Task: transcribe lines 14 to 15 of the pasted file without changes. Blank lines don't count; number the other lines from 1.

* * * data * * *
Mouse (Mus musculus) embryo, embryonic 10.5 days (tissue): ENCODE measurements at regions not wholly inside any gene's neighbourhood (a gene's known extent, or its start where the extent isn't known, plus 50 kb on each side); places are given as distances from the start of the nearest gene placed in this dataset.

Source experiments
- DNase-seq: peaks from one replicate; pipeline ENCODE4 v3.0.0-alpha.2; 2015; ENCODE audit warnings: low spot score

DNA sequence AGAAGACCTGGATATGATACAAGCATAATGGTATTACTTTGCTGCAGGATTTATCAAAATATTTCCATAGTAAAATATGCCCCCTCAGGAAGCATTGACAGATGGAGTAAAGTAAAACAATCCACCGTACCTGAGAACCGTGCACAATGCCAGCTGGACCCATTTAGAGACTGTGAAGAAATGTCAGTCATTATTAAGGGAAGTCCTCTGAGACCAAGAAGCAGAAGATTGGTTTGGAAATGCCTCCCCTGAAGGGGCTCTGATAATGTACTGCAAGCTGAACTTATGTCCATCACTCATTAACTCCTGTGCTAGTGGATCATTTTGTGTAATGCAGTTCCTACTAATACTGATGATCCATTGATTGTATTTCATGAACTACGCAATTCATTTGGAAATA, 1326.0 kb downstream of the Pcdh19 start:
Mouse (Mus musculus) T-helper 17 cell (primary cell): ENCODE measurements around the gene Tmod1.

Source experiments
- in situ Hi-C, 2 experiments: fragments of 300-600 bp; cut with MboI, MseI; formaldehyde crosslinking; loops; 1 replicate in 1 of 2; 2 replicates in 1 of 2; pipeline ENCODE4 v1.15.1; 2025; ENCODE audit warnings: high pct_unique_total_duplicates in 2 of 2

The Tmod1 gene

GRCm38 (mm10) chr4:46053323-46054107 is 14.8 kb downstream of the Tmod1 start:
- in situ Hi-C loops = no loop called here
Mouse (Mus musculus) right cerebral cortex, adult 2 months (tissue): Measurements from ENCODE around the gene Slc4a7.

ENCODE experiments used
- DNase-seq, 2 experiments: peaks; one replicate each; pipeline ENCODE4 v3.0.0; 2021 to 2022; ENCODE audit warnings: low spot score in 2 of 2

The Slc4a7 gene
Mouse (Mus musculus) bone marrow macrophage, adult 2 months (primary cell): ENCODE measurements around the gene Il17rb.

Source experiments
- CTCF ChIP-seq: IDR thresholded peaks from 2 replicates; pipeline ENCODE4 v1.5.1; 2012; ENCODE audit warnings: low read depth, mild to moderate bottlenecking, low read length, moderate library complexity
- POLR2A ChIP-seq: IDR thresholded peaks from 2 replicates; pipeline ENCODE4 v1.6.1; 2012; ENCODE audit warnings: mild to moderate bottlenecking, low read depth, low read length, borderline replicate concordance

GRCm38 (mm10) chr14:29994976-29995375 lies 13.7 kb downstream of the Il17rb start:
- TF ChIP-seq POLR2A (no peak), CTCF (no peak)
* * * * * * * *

The Slc4a7 gene
Mouse (Mus musculus) bone marrow macrophage, adult 2 months (primary cell): ENCODE measurements around the gene Il17rb.